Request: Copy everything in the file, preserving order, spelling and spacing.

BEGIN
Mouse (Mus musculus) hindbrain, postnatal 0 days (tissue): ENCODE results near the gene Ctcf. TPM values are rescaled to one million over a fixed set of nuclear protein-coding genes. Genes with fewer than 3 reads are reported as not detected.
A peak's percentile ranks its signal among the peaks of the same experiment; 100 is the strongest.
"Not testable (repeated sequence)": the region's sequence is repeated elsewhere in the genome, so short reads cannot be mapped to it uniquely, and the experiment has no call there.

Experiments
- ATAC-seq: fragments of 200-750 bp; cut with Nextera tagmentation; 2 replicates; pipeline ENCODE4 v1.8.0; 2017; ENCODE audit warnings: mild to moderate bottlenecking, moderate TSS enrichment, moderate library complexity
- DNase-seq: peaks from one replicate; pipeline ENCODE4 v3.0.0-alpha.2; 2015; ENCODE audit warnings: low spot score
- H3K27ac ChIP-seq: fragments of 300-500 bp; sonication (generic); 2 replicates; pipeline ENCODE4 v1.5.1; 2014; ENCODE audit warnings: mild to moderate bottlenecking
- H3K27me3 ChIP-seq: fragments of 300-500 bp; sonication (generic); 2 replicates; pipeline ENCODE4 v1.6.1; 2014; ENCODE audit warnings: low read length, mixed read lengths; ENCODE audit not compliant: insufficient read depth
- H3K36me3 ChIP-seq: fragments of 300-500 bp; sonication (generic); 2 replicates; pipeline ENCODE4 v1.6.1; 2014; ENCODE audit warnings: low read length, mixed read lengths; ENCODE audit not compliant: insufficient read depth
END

Mouse (Mus musculus) hindbrain, postnatal 0 days (tissue): ENCODE results near the gene Ctcf. TPM values are rescaled to one million over a fixed set of nuclear protein-coding genes. Genes with fewer than 3 reads are reported as not detected.
A peak's percentile ranks its signal among the peaks of the same experiment; 100 is the strongest.
"Not testable (repeated sequence)": the region's sequence is repeated elsewhere in the genome, so short reads cannot be mapped to it uniquely, and the experiment has no call there.

Experiments
- ATAC-seq: fragments of 200-750 bp; cut with Nextera tagmentation; 2 replicates; pipeline ENCODE4 v1.8.0; 2017; ENCODE audit warnings: mild to moderate bottlenecking, moderate TSS enrichment, moderate library complexity
- DNase-seq: peaks from one replicate; pipeline ENCODE4 v3.0.0-alpha.2; 2015; ENCODE audit warnings: low spot score
- H3K27ac ChIP-seq: fragments of 300-500 bp; sonication (generic); 2 replicates; pipeline ENCODE4 v1.5.1; 2014; ENCODE audit warnings: mild to moderate bottlenecking
- H3K27me3 ChIP-seq: fragments of 300-500 bp; sonication (generic); 2 replicates; pipeline ENCODE4 v1.6.1; 2014; ENCODE audit warnings: low read length, mixed read lengths; ENCODE audit not compliant: insufficient read depth
- H3K36me3 ChIP-seq: fragments of 300-500 bp; sonication (generic); 2 replicates; pipeline ENCODE4 v1.6.1; 2014; ENCODE audit warnings: low read length, mixed read lengths; ENCODE audit not compliant: insufficient read depth